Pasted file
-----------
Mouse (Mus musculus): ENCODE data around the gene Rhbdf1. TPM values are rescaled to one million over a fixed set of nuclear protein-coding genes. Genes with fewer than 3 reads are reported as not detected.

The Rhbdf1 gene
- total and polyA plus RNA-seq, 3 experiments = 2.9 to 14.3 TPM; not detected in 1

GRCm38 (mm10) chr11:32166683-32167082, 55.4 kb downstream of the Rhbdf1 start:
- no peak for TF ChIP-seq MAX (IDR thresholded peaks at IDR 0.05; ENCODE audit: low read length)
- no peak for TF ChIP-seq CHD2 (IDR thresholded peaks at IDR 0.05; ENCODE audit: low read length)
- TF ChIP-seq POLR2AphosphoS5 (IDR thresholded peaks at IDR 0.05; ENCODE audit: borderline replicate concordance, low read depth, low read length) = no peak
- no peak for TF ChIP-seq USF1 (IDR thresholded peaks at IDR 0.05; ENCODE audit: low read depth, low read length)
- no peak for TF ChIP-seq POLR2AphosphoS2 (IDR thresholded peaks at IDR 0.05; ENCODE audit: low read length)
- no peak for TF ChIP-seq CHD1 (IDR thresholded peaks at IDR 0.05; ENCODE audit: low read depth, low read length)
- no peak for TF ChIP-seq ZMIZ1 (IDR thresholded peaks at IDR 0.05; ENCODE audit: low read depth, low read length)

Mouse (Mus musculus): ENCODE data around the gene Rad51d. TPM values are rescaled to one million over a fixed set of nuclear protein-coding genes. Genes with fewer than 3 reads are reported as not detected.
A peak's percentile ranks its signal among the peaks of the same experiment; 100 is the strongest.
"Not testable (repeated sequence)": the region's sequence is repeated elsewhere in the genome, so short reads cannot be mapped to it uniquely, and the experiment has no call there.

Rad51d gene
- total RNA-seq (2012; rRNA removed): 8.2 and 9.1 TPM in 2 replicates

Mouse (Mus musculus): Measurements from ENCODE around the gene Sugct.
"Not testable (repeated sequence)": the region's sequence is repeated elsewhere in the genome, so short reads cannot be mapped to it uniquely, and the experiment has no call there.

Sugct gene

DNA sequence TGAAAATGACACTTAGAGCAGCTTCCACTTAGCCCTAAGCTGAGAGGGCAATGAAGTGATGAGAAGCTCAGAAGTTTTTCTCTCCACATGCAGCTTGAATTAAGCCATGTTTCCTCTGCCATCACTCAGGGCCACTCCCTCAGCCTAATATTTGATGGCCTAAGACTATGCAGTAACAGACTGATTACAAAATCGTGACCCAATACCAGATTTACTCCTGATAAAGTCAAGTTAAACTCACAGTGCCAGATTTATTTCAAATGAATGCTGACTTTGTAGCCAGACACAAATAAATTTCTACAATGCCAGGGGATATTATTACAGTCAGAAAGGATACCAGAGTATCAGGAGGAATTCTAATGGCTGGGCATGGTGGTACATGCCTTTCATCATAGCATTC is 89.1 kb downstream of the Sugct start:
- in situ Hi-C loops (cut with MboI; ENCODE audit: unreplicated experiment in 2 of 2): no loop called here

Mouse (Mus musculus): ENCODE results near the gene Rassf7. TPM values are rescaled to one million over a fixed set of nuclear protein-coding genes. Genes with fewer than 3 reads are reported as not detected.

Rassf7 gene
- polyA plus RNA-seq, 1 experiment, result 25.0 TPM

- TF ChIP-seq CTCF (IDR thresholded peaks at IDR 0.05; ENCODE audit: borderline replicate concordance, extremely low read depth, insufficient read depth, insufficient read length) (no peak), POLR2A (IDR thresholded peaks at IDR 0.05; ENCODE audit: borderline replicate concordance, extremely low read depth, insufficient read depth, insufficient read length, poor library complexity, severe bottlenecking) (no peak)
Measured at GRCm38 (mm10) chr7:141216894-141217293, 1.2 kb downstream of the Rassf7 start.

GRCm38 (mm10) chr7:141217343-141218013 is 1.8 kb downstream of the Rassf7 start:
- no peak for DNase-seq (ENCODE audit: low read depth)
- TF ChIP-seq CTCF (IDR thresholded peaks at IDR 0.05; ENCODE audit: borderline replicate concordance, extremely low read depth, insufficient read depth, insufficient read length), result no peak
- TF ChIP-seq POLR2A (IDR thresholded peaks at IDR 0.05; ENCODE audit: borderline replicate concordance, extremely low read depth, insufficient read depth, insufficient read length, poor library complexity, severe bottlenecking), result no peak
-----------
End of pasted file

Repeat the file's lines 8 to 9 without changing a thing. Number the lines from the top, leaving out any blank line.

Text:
- no peak for TF ChIP-seq USF1 (IDR thresholded peaks at IDR 0.05; ENCODE audit: low read depth, low read length)
- no peak for TF ChIP-seq POLR2AphosphoS2 (IDR thresholded peaks at IDR 0.05; ENCODE audit: low read length)